Nightwing #69 Review: “The Very Unfriendly Owl”
Last month’s issue of Nightwing gave me hope that we were finally starting to come to the end of the Ric Grayson storyline. Nightwing #69, “The Very Unfriendly Owl”, does not disappoint in that. Ric is now actively motivated to figure out which of his memories are real.
I originally wasn’t going to read Nightwing again until Dick Grayson was back. I just wasn’t happy with what DC had done with my favorite comic book character. Dick was shot in the head by KGBeast, lost his memories, and started going by Ric Grayson for some reason. This particularly storyline has been going on for quite a long time now.
I came back to the comic because I had seen art pages from issue #68 that showed Ric getting some of his real memories back and a desire to figure out what was real.
Nightwing #69 starts out with a television broadcast about the multiple Nightwings currently looking after Bludhaven in Dick’s absence. A viewer who is not shown asks, “Is this some kind of joke?” (Hint, hint of things to come!) After that, we get into the main part of the story where Grayson is in Switzerland trying to locate Doctor Haas, who saved his life after he had been shot in the head.
A lot of the narration is Ric talking about how he has two distinctive sets of memories for different events in his life and how he doesn’t know which ones are the real memories and which are the false ones planted into his mind by the Court of Owls. We then go to a brief flashback of the previous 24 hours, where Ric and his girlfriend Bea discover that his doctor was gone, only leaving an owl mask from the Court of Owls behind.
When Ric finally locates the doctor, she is dressed like a member of the Court of Owls. He questions her and she brings out some sort of strange crystal called the “Identity Crystal”, claiming that it was the main tool in making Dick basically a clean slate to rewrite his history as the Court so desired.
For the most part, I really enjoyed this issue of Nightwing. I feel like Dan Jurgens’s writing is solid, and he’s slowly tying up all of the lose ends while winding down on the Ric Grayson storyline. Ronan Cliquet’s art style fits the tone of the comic well with Nick Filardi’s bold and striking colors. Then there’s Travis Moore’s cover, which paints a vivid picture of the mental turmoil that Ric is currently going through. He always draws the best Dick Grayson!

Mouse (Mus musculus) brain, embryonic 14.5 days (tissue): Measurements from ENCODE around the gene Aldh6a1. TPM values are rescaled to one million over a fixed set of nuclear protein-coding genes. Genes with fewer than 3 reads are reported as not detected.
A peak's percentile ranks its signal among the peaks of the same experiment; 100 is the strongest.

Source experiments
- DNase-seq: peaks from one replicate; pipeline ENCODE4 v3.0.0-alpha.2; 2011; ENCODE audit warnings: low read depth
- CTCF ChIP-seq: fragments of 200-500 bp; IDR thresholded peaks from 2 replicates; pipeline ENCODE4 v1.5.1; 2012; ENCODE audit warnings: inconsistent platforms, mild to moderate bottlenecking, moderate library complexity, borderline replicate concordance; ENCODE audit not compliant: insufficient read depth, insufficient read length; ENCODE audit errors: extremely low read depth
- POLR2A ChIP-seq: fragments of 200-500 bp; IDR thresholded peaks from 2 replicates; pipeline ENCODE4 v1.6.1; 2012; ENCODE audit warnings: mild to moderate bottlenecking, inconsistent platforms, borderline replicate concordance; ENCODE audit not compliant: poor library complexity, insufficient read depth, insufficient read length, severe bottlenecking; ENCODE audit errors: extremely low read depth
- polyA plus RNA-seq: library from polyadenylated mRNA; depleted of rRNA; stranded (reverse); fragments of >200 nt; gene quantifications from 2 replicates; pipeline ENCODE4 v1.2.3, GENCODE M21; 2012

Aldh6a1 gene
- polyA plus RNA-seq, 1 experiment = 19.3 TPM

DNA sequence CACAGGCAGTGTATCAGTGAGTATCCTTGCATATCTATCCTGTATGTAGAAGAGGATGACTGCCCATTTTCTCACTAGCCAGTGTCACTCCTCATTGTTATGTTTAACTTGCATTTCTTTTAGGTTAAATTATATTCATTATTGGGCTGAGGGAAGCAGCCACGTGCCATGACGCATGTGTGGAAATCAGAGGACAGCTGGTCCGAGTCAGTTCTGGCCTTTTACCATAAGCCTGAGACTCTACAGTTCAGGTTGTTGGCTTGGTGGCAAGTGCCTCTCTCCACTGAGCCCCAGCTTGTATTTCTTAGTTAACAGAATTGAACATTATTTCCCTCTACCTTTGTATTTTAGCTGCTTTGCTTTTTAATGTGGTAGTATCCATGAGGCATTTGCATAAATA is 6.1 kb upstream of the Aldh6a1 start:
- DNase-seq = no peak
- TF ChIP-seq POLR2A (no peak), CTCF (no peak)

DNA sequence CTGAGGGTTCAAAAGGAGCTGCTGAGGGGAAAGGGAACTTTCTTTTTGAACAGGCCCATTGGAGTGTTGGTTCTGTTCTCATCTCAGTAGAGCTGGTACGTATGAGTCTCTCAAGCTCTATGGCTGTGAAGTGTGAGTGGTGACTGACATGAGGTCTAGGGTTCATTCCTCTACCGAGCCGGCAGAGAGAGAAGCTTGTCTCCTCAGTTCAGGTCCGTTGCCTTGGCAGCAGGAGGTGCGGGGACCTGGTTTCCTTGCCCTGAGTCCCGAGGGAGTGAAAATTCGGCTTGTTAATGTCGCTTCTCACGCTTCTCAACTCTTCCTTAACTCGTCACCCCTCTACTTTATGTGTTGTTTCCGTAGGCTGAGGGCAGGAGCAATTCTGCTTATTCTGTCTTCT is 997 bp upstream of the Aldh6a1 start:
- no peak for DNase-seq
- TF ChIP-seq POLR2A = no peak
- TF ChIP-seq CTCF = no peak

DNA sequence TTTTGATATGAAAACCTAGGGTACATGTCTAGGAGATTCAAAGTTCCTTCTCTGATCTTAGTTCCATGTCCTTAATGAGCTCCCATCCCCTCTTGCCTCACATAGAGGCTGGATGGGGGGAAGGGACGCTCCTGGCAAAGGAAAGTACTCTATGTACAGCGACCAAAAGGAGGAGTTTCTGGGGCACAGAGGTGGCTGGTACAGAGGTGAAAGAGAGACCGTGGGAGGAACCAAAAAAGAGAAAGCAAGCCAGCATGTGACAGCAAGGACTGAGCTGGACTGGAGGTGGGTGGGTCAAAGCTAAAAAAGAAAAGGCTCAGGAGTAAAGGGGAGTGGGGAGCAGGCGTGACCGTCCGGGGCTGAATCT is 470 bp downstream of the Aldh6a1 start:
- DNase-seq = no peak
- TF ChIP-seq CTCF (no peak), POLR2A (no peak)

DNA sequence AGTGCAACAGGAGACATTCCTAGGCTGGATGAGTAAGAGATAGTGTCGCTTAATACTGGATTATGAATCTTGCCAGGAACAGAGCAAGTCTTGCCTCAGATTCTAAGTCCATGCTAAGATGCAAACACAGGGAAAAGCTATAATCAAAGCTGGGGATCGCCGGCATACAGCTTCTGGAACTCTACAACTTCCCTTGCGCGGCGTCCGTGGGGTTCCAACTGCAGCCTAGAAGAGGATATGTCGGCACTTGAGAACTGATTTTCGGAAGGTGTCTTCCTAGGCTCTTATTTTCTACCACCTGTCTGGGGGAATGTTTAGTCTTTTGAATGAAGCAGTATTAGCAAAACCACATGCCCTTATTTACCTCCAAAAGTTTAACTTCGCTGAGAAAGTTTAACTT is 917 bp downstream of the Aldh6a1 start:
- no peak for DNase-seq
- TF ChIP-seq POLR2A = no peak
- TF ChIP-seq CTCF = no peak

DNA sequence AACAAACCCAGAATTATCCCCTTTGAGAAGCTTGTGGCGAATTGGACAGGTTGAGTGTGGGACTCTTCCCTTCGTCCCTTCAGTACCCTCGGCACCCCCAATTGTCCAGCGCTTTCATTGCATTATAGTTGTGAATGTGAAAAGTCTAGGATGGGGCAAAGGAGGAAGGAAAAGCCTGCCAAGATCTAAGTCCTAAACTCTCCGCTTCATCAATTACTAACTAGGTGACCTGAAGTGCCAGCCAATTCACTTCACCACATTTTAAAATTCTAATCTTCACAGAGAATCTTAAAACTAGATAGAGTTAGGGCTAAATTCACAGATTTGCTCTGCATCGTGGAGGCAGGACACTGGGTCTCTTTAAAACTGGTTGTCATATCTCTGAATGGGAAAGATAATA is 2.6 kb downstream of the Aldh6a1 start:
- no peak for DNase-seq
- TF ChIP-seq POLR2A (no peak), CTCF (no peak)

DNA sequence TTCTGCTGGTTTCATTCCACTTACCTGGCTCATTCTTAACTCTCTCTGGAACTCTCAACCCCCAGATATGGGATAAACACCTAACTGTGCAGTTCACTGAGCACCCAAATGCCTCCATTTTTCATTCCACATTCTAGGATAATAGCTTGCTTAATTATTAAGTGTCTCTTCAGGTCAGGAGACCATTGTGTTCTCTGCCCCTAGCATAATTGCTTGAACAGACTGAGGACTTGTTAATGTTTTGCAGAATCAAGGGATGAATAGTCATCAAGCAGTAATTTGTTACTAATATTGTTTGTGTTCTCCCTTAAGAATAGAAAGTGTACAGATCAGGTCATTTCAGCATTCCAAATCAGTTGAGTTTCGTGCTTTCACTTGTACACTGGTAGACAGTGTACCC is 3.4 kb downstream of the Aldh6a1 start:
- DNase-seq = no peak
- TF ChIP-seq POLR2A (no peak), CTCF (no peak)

There was plenty of action in this issue, and we got to see a lot of Dick’s typical fighting style. He now knows what he wants and he’s motivated to get it. Ric’s number one goal is to figure out who he is, not who those who are trying to control him are telling him who he is and who he should be.
The only thing that really threw me was the “Identity Crystal.” This is something that was not brought up at all before and felt a little like it was thrown in there as some kind of plot device, but time may tell. The end of the issue definitely has me on edge for what will happen to Ric Grayson next!
If you have been hesitant to start reading Nightwing or to get back into reading Nightwing like I was, I would highly encourage you to pick up the title. The end of the Ric Grayson storyline is finally in sight and considering the last two issues, the journey to bringing Dick Grayson back is proving to be an enjoyable one. I certainly will continue to read the comic if the next issues continue in the same vein as this one!
Author: Jessica Rae
Jessica has a BA in music with an emphasis in voice and spends her day typesetting, editing, writing, and moderating webinars. Jessica primarily reviews anime and comic book series. She also offers insights on various movies, books, games, and other geeky topics.
Read our before commenting.
Do not copy our content in whole to other websites. Linkbacks are encouraged.
Copyright © The Geekiary
2 thoughts on “Nightwing #69 Review: “The Very Unfriendly Owl””
Comments are closed.